Christopher: What was also very interesting about this was that the students themselves – and it comes back to this word ‘recognising’, doesn’t it and ‘remembering’ – and they were recognising “oh okay, you’re not in a good place, are you?’ – and that’s taking away the pressure from the teacher because there’s some empathy going on in the classroom and people were recognising different mind states and feeling states, and then being able to perhaps facilitate for each other some sort of soothing response. So, you were building this awareness.
Helen: Well, I think the levels of emotion were already there. They had brought them in. But by acknowledging it they were becoming conscious of it as were the other people too. And I think it’s that consciousness, that development of that consciousness, then allows a choice. A choice whether to carry on, or whether to do things differently. And somehow it almost took the sort of hot air out of the situation. Because sometimes if you didn’t acknowledge that, and they came in and they were having a bad day and nobody recognised that, or sort of gave them the chance to express it straightaway, it would invariably lead to a massive drama later on in the class. And I’m talking about young people here who were really struggling. Although I’m sure many teachers listening to this will recognise that behaviour anyway. In a regular class there’s always one or two students who are carrying so much that they have to sort of let it out. But then there’s also the others that take that inwards. And what was interesting from the research was that those quieter students that I had were there because they had been school-phobic, they’d had mental health issues, and they were the quieter ones: they may have been bullied at school. They found they were able to manage the more disruptive students behaviour better because they were able to sort of let go of it and - not so much disengage but accept that that’s how that person was and then come away from it and then focus on their own work, so the research that I did – and it was only limited, it was only one case study, one case study – but it showed that all of them felt their attention had improved, and what our results showed was that attendance and achievement also increased through doing this – and I suppose that’s the bit that people – the managers and things - were quite excited about. It was showing it was making a difference for them.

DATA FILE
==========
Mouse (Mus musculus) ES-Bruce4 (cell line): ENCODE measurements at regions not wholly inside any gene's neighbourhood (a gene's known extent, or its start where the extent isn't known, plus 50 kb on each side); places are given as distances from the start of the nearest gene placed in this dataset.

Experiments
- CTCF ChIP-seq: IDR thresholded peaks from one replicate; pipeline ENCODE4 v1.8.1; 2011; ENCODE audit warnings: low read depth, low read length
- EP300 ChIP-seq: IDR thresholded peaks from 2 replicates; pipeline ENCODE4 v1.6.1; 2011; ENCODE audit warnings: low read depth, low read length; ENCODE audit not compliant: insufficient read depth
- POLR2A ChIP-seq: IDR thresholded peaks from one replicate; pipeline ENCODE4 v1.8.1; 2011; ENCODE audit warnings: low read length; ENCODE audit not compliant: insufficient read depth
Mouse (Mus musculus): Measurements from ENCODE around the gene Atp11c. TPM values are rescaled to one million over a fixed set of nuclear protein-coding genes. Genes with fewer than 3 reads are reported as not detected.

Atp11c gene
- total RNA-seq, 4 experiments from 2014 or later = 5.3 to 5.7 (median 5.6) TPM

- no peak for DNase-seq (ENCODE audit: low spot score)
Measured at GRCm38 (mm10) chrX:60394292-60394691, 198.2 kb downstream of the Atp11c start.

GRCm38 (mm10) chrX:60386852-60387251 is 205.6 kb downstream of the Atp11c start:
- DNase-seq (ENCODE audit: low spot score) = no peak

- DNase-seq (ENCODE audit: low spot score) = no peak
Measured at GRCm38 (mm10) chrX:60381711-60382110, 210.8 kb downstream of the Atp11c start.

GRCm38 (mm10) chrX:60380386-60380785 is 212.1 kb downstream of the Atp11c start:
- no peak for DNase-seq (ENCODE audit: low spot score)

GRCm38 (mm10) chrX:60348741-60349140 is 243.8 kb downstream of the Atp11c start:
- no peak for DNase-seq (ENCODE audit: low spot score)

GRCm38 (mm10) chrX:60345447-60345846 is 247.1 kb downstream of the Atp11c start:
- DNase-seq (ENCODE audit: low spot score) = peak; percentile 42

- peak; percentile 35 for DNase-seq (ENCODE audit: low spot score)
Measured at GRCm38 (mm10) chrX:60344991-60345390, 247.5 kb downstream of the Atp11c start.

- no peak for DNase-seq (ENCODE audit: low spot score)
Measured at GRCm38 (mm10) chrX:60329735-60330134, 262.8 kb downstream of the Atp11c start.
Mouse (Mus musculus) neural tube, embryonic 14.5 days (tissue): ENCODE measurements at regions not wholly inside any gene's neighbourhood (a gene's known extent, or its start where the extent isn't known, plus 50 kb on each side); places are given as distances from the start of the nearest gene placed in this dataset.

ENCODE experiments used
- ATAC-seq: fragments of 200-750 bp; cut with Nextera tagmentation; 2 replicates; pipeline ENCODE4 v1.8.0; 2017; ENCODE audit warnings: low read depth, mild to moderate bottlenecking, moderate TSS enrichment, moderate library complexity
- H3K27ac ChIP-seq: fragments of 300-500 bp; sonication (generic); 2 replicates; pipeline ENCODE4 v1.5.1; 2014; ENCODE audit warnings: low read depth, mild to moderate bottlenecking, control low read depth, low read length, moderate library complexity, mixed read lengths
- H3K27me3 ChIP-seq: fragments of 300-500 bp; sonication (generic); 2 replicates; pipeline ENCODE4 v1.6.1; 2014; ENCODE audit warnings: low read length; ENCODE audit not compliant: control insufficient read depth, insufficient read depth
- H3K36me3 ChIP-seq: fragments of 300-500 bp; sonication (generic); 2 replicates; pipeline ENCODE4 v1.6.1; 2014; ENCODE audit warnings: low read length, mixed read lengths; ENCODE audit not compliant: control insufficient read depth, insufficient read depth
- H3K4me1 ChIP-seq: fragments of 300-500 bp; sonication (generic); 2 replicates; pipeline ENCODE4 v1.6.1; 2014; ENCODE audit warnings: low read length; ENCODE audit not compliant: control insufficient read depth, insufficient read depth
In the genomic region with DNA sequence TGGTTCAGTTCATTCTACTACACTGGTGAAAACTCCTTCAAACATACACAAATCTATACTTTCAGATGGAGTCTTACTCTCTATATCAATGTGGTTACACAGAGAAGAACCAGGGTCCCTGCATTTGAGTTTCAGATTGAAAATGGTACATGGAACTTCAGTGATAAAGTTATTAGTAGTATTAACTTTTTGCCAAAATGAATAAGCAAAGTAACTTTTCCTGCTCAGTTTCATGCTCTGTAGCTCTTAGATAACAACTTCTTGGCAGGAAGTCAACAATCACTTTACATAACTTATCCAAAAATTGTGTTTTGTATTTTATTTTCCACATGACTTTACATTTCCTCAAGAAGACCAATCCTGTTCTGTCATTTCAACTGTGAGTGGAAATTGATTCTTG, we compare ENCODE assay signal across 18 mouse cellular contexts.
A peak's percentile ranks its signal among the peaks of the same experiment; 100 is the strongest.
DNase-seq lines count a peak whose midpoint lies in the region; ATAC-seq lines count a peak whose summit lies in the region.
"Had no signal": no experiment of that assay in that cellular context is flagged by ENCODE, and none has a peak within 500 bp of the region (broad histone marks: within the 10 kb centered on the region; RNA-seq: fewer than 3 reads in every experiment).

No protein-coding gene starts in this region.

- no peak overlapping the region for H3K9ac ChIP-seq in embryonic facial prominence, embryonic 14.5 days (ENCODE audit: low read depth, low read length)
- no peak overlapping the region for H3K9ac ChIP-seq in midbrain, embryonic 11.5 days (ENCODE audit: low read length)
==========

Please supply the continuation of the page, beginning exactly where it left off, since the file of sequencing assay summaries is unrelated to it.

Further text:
Christopher: So, there’s an interesting journey there that for you yourself as a pupil at school being under that kind of pressure and that anxiety, you were aware that attention…it was actually attention…in fact this doctor that you mentioned– that’s a huge thing – it could have been a different doctor. You could have been prescribed something.
Helen: Well, I found out later – many years later actually – that his wife had really struggled with mental health issues, and sadly had taken her own life, early in his marriage. So, I think for him mental health was more than just a tablet. To this day I wish I could find him and thank him. Because he also – not only did he listen – he also made an appointment to see me again, and in the meantime asked me to write down everything that was worrying me. And I wrote reams and reams. He may never have even read it. But just the fact that that was asked for, I think that made a difference as well.
Christopher: It’s very interesting that he set you on that course, but also perhaps the first stage of mindfulness could be this ability to pay attention. We start with attention. We focus with concentration. But it’s also interesting that you said that you forgot. When things got better. Well, we forget, don’t we? But that at some point you remembered again. I guess the turbulence arose again and you remembered again. And it’s also interesting that it links back to the beginning where you were saying these narratives that we have. It’s kind of like a lens that we see the world through. And we keep on cutting and pasting and editing our story. But through attention and through this kind of open-heartedness we can see what really is. And I think you were introducing that to your students because there was this acceptance going on. And the other interesting thing you were saying is it wasn’t …. because a lot of people say to me Oh yeah, I feel really relaxed after that body scan, or whatever, and it’s like: Okay, well that’s cool. But actually, you’re being very active, and making active choices. But they are residing, they’re habituated in, this resting awareness.